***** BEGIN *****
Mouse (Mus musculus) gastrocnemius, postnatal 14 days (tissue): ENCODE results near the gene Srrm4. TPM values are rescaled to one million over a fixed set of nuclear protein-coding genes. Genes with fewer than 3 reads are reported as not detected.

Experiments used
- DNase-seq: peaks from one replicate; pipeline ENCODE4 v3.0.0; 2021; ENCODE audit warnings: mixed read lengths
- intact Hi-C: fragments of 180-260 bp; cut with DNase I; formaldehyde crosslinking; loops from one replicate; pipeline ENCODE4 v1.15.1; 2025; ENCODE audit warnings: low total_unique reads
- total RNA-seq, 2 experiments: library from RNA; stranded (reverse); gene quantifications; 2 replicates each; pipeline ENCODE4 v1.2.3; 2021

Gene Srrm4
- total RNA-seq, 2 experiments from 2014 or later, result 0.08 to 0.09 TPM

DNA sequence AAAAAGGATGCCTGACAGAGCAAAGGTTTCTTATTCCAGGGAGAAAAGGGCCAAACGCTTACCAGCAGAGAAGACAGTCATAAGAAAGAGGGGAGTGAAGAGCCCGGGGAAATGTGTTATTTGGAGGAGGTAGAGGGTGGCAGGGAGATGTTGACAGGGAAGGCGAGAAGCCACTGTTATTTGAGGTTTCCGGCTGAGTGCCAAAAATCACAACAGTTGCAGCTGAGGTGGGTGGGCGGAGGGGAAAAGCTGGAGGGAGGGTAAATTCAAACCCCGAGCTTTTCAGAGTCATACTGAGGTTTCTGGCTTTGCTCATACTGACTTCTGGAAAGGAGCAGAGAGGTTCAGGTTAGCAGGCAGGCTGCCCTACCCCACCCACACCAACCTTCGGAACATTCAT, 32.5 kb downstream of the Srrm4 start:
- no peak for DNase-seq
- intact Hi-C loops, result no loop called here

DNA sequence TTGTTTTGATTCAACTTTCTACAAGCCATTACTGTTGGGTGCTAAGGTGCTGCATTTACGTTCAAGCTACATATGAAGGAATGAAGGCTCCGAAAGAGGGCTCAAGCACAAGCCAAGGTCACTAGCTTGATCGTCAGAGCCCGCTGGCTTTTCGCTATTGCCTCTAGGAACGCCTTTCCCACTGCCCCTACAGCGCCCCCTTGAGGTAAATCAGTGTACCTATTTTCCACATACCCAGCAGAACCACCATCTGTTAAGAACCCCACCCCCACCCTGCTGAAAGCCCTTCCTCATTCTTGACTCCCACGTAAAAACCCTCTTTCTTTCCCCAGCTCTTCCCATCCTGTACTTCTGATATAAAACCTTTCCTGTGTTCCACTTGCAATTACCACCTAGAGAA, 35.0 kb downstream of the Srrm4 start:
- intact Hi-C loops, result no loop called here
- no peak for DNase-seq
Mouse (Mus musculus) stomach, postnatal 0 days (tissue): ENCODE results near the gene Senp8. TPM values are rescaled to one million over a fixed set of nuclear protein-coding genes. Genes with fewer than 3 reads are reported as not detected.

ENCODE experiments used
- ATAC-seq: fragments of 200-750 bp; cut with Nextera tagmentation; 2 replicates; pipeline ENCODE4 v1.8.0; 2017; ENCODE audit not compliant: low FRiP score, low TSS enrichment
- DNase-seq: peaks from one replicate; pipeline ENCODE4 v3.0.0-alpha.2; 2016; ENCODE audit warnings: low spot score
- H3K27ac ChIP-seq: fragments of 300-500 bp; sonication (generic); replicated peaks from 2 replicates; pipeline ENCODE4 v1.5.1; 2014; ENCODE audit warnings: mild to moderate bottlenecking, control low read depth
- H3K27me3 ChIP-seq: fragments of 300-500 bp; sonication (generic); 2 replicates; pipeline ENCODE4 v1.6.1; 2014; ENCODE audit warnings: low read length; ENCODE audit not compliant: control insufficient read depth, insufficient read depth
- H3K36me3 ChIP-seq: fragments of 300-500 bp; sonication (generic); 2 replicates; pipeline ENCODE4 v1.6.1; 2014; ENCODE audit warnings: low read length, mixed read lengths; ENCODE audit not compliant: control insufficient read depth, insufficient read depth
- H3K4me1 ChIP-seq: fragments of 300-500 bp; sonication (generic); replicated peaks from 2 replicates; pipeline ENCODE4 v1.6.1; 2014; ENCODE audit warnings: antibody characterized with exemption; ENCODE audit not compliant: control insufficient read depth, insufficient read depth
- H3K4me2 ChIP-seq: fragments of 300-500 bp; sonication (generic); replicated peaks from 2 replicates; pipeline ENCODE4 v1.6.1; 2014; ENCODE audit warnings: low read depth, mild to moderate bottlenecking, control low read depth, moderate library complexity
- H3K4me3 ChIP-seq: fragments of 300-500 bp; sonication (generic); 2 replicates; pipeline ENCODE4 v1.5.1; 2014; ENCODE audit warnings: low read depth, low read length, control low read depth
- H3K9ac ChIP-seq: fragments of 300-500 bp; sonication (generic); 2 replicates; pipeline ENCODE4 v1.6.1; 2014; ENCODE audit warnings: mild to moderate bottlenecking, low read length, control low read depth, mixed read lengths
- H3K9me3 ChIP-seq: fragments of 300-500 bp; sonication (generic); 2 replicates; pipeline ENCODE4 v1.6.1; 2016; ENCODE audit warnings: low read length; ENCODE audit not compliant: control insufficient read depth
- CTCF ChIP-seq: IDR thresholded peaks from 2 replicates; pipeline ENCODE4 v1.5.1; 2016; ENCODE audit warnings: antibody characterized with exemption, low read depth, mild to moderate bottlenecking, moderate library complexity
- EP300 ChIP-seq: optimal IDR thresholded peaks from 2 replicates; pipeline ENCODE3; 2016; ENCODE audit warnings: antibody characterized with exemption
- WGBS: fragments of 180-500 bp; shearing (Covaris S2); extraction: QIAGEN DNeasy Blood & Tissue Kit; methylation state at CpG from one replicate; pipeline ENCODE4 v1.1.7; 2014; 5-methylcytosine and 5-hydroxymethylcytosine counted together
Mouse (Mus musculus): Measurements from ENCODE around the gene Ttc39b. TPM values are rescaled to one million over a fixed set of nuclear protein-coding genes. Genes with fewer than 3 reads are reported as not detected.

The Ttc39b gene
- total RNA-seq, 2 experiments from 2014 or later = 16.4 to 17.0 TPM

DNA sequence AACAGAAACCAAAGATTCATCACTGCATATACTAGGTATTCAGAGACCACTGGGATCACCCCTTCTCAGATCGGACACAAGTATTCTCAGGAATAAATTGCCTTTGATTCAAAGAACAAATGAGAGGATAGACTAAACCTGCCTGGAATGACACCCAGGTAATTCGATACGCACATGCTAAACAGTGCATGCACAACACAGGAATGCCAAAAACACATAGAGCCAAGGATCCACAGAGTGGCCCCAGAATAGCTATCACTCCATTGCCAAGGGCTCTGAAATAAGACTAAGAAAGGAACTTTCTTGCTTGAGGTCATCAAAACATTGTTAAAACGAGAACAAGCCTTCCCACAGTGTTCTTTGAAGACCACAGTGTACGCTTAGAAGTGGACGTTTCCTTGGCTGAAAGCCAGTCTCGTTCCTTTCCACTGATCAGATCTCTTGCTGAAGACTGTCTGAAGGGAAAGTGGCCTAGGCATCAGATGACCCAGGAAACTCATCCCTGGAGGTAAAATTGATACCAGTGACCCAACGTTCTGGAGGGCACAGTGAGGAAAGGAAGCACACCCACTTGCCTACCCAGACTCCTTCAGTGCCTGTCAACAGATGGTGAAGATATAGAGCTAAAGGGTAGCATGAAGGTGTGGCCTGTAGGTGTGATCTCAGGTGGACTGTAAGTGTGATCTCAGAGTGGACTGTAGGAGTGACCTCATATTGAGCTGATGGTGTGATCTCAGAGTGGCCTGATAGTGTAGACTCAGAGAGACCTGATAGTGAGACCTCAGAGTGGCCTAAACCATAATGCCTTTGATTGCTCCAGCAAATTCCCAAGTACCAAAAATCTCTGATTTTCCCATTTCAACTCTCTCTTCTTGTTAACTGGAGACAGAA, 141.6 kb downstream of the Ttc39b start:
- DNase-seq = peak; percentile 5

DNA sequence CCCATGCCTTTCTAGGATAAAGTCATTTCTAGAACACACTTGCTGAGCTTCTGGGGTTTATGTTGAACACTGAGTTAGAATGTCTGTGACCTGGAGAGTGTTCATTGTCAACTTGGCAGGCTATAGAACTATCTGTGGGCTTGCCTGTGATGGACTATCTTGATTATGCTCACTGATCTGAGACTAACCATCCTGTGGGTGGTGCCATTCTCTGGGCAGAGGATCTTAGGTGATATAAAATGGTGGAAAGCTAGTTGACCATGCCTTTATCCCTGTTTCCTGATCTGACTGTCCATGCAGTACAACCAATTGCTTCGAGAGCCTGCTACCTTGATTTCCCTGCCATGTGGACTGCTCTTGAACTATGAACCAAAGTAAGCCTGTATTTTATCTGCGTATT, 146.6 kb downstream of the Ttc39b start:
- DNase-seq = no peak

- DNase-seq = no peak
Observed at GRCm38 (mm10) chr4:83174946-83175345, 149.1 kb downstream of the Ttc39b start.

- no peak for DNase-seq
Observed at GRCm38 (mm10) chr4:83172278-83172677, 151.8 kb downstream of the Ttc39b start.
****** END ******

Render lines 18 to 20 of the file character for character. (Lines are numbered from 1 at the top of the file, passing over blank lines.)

- H3K27ac ChIP-seq: fragments of 300-500 bp; sonication (generic); replicated peaks from 2 replicates; pipeline ENCODE4 v1.5.1; 2014; ENCODE audit warnings: mild to moderate bottlenecking, control low read depth
- H3K27me3 ChIP-seq: fragments of 300-500 bp; sonication (generic); 2 replicates; pipeline ENCODE4 v1.6.1; 2014; ENCODE audit warnings: low read length; ENCODE audit not compliant: control insufficient read depth, insufficient read depth
- H3K36me3 ChIP-seq: fragments of 300-500 bp; sonication (generic); 2 replicates; pipeline ENCODE4 v1.6.1; 2014; ENCODE audit warnings: low read length, mixed read lengths; ENCODE audit not compliant: control insufficient read depth, insufficient read depth